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The way I understand it, is that if $f(x)$ is an irreducible polynomial in $\mathbb{Q}[x]$ of degree at least 2, then a difference of distinct roots $a_i-a_j$ is never rational for any of the $a_1,\dots,a_n$ which are the roots of $f(x)$ in $\mathbb{C}$.

Why is this? If $a_i-a_j\in\mathbb{Q}$ for some distinct roots, what goes wrong? Would it follow somehow that $f(x)$ is reducible over $\mathbb{Q}$? Or perhaps there's a more direct explanation?

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Dear Vika: +1 for your question and thank you for your comment! –  Pierre-Yves Gaillard Dec 1 '11 at 10:36
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3 Answers

up vote 27 down vote accepted

Let $a$ and $a+b$ be roots of $f$ with $b$ rational and nonzero. Then $$g(x):=f(x)-f(x+b)$$ satisfies $g\in\mathbb Q[x]$, $g\neq0$, $g(a)=0$ and $\deg g < \deg f$, contradiction.

[We assume $f\in\mathbb Q[x]$ and $f$ irreducible.]

EDIT 1. Variation:

Let $a$ and $a+b$ be roots of $f$ with $b$ rational and nonzero.

Then $f(x+b)=f(x)$ since $a$ is a root of $f(x+b)\in\mathbb Q[x]$, contradiction.

EDIT 2. I'll steal just one thing from Georges's great answer:

Let $K$ be a field, $d$ a nonzero element of $K$, and $f(X)\in K[X]$ an irreducible polynomial. Then $d$ is the difference of two roots of $f(X)$ if and only if $f(X+d)=f(X)$. If this is the case, the characteristic of $K$ divides the degree of $f(X)$.

The simplest occurrence of this phenomenon is for $K=\mathbb F_2$, $d=1$, $f(X)=X^2+X+1$.

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Wow, very slick! Much nicer than my approach. +1! –  Zev Chonoles Dec 1 '11 at 9:33
    
Wow, nice! Thanks. –  Vika Dec 1 '11 at 9:49
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+1 to both Zev and Pierre-Yves, but this is really a Wow! –  Jyrki Lahtonen Dec 1 '11 at 10:25
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Dear @Jyrki: Thank you very much! –  Pierre-Yves Gaillard Dec 1 '11 at 10:38
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As a footnote to Pierre-Yves's unimprovable answer, let me add that the theorem becomes false over a field $k$ of characteristic $p\gt 0 $ : an irreducible polynomial $f(X)\in k[X]$ may very well have distinct roots differing by an element of $k$.

For example Artin-Schreier's theorem (Lang, Algebra, Ch.6,Th.6.4) implies that if $char.(k)=p$ and if the polynomial $f(X)=X^p-X-q\in k[X]$ has no zero in $k $ , then $f(X) $ is actually irreducible over $k$. Moreover, if $a\in K$ is one of its roots in some splitting field, the other roots are $a+1,a+2,...,a+p-1$ and are thus obtained by adding elements from the ground field to one of the zeros.

And how does Pierre-Yves's wonderful argument break down?
It breaks down because $g(X)=f(X+b)-f(X)$ is actually the zero polynomial $g(X)=0\in k[X]$ for any $b\in \mathbb F_p$ so that you no longer have the contradiction present in the characteristic zero case .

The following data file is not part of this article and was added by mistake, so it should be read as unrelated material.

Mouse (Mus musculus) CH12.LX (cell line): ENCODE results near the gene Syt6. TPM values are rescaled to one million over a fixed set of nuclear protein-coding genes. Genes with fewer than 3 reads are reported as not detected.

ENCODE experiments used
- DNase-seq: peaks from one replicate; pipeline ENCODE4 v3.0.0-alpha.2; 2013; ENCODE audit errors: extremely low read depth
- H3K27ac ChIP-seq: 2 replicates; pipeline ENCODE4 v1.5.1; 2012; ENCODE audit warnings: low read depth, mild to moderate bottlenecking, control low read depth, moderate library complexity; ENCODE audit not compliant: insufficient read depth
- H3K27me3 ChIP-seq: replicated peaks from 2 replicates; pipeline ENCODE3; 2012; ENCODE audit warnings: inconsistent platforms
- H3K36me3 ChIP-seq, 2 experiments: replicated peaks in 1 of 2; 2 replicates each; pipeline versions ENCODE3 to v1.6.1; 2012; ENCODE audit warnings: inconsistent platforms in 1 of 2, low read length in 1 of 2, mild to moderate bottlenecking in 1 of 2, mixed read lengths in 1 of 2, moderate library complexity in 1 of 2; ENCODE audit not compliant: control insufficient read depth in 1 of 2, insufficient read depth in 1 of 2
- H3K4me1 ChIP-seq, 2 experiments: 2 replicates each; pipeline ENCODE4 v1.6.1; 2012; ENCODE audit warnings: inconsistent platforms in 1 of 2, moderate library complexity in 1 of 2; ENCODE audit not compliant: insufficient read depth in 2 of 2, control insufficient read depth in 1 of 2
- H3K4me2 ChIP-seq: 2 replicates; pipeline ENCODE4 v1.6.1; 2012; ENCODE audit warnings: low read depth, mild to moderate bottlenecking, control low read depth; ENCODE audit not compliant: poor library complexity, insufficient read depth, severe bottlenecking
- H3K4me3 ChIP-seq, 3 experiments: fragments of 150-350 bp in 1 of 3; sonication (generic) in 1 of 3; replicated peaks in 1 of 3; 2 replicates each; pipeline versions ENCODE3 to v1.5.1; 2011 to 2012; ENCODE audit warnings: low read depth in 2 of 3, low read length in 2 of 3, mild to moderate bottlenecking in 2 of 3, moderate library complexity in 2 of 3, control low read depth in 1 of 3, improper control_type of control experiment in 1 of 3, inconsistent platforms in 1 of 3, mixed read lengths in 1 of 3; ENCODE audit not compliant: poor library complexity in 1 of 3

(Pierre-Yves's argument is of course valid if you replace the ground field $\mathbb Q$ by any field of characteristic zero)

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Dear Georges: I thank you very much for your kind words (even if I find your answer much more interesting than mine). –  Pierre-Yves Gaillard Dec 1 '11 at 16:55
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Dear @Pierre-Yves, your modesty deludes you: your argument is at the level of the ones in Aigner and Ziegler's Proofs from THE BOOK. I hope it will be incorporated in the next edition... –  Georges Elencwajg Dec 1 '11 at 17:06
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Let the roots of $f$ be $\alpha_1,\ldots,\alpha_n$, let $K=\mathbb{Q}(\alpha_1,\ldots,\alpha_n)$ be the splitting field of $f$, and let $G=\operatorname{Gal}(K/\mathbb{Q})$. Because $f$ is irreducible, $G$ permutes the roots of $f$ transitively. That is, for any $i\neq j$, there is a $\sigma\in G$ such that $\sigma(\alpha_i)=\alpha_j$; since $\deg(f)\geq 2$, there are actually two distinct roots $\alpha_i$ and $\alpha_j$. But if $\alpha_i-\alpha_j=t\neq0$ were rational, we would have $\sigma(t)=t$, and hence $$\alpha_j=\sigma(\alpha_i)=\sigma(t+\alpha_j)=\sigma(t)+\sigma(\alpha_j)=t+\sigma(\alpha_j).$$ Thus, for all $n\in\mathbb{Z}$, we would have $$\sigma^n(\alpha_j)=\alpha_j-nt,$$ so that $\sigma$ is of infinite order; but this is impossible as $G$ is finite.

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Thank you Zev. Does there need to be some hypothesis that $f(x)$ is separable to know that $K/\mathbb{Q}$ is Galois? –  Vika Dec 1 '11 at 9:21
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Good question! The answer is actually no; every irreducible polynomial in $\mathbb{Q}[x]$ is separable. In other words, $\mathbb{Q}$ is a perfect field. It is easy to check this using the criterion that $f$ is separable iff $\gcd(f,f')=1$, where $f'$ is the derivative of $f$. –  Zev Chonoles Dec 1 '11 at 9:26
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Dear Zev: +1 for your answer and thank you for your comment! –  Pierre-Yves Gaillard Dec 1 '11 at 10:37
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